The semimonthly issue you are reading right now is part of the aforementioned effort. So far, we have planned the following columns:

  • Coffee Break: Semimonthly Newsletters
  • SIGILL: Rare and Unusual Hardware
  • Retro: Retro Software and Hardware
  • Live: In-Person Events

"Coffee Break" issues are published every second and fourth Fridays at 12 P.M. UTC+8 time. Other columns are published irregularly per content and editing schedules. The English version of the aforementioned materials are published on the following platforms:

  • Our community portal
  • Twitter/X: @aosc_dev

We are also seeking coverage from Linux-related media to help spread the word.

AOSCC 2023 Souvenirs

We are currently planning another batch for this year's AOSCC souvenirs - sticker packs, tote bags, and commemorative shirts. Please stay tuned for updates on our chat groups.

Now "Hiring"

AOSC is a community driven by volunteers, with many ideas but little manpower. The following are projects we plan to tackle in the near future. If you are interested in lending a hand, please join us via the QR codes listed below to get in touch.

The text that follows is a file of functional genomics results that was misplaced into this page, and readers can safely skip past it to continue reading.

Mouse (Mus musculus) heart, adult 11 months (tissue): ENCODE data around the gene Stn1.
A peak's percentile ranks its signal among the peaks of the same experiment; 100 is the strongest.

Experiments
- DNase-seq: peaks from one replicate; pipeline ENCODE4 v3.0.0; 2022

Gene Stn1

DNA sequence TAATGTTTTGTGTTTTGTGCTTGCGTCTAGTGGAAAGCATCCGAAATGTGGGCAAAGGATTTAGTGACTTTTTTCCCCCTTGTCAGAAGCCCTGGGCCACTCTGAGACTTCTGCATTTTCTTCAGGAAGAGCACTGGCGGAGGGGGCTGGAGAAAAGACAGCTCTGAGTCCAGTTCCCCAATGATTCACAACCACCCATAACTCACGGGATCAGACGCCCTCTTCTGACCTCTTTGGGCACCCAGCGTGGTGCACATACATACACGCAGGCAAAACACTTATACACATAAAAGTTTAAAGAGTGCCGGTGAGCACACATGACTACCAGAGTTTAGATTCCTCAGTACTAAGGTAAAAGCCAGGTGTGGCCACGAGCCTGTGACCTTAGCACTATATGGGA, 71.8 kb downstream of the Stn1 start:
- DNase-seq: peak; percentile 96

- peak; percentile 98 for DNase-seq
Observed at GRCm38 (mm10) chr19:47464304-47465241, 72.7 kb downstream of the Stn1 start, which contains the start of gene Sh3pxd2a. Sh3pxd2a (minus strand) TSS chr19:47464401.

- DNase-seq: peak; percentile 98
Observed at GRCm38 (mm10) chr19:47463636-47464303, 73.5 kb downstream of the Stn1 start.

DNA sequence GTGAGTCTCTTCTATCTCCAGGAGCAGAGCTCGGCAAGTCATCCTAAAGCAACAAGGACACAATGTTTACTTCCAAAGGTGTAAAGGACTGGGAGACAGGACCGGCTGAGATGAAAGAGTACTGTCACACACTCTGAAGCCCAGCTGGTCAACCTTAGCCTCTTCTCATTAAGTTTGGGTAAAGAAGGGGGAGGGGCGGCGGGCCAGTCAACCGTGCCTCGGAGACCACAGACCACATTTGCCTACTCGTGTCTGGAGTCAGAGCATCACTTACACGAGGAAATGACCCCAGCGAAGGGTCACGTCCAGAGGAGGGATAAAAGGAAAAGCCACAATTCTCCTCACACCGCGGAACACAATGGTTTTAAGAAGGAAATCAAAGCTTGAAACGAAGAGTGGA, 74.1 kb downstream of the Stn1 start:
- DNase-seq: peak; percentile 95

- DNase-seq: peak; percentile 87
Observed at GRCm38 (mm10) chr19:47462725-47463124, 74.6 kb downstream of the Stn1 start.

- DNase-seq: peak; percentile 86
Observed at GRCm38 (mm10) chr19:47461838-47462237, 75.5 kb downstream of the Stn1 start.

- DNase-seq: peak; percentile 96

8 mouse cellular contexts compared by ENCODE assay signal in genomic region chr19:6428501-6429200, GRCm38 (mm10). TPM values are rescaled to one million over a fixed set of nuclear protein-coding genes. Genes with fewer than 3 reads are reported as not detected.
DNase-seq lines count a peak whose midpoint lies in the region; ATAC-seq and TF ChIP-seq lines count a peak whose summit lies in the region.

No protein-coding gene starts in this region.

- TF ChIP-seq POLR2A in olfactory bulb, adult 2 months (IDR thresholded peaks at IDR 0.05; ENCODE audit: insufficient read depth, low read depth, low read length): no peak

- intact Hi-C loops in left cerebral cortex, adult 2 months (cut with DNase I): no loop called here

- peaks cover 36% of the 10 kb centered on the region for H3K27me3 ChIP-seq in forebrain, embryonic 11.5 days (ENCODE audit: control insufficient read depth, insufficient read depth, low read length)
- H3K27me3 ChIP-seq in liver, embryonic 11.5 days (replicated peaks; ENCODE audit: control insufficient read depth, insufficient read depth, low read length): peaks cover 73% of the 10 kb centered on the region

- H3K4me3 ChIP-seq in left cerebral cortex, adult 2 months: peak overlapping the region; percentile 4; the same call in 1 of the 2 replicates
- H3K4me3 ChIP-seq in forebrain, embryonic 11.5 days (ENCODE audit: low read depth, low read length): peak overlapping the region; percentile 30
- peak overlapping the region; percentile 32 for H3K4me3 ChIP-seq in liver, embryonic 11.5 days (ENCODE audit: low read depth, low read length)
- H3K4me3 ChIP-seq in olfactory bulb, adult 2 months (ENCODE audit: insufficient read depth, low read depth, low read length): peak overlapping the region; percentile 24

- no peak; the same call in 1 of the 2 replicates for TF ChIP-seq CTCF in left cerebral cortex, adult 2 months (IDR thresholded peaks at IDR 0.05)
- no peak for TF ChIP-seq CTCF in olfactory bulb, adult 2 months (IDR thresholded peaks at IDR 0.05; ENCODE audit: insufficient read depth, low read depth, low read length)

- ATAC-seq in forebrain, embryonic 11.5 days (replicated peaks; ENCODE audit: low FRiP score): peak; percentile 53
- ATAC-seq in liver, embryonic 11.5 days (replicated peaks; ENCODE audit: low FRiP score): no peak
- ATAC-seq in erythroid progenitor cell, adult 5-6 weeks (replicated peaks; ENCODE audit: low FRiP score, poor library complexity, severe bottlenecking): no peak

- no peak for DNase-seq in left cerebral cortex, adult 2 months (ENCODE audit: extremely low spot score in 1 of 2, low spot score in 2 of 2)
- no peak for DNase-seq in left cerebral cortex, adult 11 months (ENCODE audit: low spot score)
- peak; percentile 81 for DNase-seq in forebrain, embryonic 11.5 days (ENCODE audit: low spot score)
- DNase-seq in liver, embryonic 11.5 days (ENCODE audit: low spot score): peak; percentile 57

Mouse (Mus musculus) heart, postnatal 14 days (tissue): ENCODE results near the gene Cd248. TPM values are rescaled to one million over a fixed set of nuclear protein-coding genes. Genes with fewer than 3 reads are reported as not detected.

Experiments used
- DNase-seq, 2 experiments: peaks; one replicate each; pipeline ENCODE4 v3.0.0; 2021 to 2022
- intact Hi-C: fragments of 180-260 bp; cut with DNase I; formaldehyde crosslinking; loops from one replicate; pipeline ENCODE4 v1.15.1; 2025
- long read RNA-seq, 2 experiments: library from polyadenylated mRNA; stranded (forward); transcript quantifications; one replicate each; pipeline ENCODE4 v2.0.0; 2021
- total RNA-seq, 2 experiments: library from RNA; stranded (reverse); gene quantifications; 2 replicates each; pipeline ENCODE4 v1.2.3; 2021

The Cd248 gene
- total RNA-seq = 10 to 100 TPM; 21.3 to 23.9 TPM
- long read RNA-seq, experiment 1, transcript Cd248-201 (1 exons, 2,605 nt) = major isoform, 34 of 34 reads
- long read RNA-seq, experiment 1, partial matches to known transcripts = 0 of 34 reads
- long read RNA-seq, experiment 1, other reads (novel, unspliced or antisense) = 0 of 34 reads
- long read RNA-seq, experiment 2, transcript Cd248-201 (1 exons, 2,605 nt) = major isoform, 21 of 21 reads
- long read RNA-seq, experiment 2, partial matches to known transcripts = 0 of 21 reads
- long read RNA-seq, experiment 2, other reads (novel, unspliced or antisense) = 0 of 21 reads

New Community Portal

Now that our current community portal has been deployed for over three years, its design issues are beginning to show - low space efficiency, poor visibility for news updates and downloads, etc. To address these problems, we commenced work to redesign the community portal. The image below showcases a mock-up for our new community portal for reference and constructive criticism.


The design characteristics of the new portal are as follows:

  • Inspired by the original Windows XP homepage, the new design learns from its strong space efficiency and adapts the old design for the modern Web.
  • More emphasis on community projects and news items, as well as commonly used links.
  • Multi-dimensional navigation - quick navigation to the top-right, with links to the download and "about" page, as well as language settings; an always-visible navigation bar to the left; main content body to the right.
  • A three-paned banner to help promote key items, below which lists news items, system downloads, and frequently-used links; to the bottom left is a variable section, also dedicated for key promotional items (e.g., AOSC OS feature showcase, or as needed, polls, crowdsourcing campaigns, and upcoming events).
  • The website changes its colour schemes seasonally; color schemes can be specified for specific languages and during specific periods.

We have now began to plan for implementation - join the discussion at our community chat groups!

Community Forum

Though "old-fashioned," a forum can be a valuable platform for more serious discussions. Please get in touch with us if you are interested in moderating our forum.

Come Chat!

Most of our work are conducted over the Internet, come chat and work with us! Please note that most members of the following chat groups are Chinese speakers, but please feel free to ask for assistance and translation.